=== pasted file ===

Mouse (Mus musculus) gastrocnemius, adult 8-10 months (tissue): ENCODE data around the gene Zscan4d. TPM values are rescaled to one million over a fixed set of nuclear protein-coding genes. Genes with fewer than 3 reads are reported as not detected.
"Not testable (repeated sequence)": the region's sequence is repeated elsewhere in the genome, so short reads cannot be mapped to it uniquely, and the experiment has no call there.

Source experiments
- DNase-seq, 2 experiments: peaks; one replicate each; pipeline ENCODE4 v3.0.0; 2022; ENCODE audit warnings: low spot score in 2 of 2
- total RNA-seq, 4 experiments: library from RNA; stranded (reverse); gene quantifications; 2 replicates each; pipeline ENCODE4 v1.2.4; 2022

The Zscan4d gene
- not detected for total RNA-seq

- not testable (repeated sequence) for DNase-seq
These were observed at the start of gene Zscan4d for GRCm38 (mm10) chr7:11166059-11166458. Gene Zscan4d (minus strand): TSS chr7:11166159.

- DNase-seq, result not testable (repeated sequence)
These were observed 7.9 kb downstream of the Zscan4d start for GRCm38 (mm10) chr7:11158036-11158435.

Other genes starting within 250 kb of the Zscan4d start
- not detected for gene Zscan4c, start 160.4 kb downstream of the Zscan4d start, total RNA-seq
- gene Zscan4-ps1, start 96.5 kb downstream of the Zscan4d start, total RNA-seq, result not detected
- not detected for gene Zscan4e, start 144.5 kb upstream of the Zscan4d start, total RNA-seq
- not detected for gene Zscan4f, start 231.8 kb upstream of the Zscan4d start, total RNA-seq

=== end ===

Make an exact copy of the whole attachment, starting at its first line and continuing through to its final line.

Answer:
Mouse (Mus musculus) gastrocnemius, adult 8-10 months (tissue): ENCODE data around the gene Zscan4d. TPM values are rescaled to one million over a fixed set of nuclear protein-coding genes. Genes with fewer than 3 reads are reported as not detected.
"Not testable (repeated sequence)": the region's sequence is repeated elsewhere in the genome, so short reads cannot be mapped to it uniquely, and the experiment has no call there.

Source experiments
- DNase-seq, 2 experiments: peaks; one replicate each; pipeline ENCODE4 v3.0.0; 2022; ENCODE audit warnings: low spot score in 2 of 2
- total RNA-seq, 4 experiments: library from RNA; stranded (reverse); gene quantifications; 2 replicates each; pipeline ENCODE4 v1.2.4; 2022

The Zscan4d gene
- not detected for total RNA-seq

- not testable (repeated sequence) for DNase-seq
These were observed at the start of gene Zscan4d for GRCm38 (mm10) chr7:11166059-11166458. Gene Zscan4d (minus strand): TSS chr7:11166159.

- DNase-seq, result not testable (repeated sequence)
These were observed 7.9 kb downstream of the Zscan4d start for GRCm38 (mm10) chr7:11158036-11158435.

Other genes starting within 250 kb of the Zscan4d start
- not detected for gene Zscan4c, start 160.4 kb downstream of the Zscan4d start, total RNA-seq
- gene Zscan4-ps1, start 96.5 kb downstream of the Zscan4d start, total RNA-seq, result not detected
- not detected for gene Zscan4e, start 144.5 kb upstream of the Zscan4d start, total RNA-seq
- not detected for gene Zscan4f, start 231.8 kb upstream of the Zscan4d start, total RNA-seq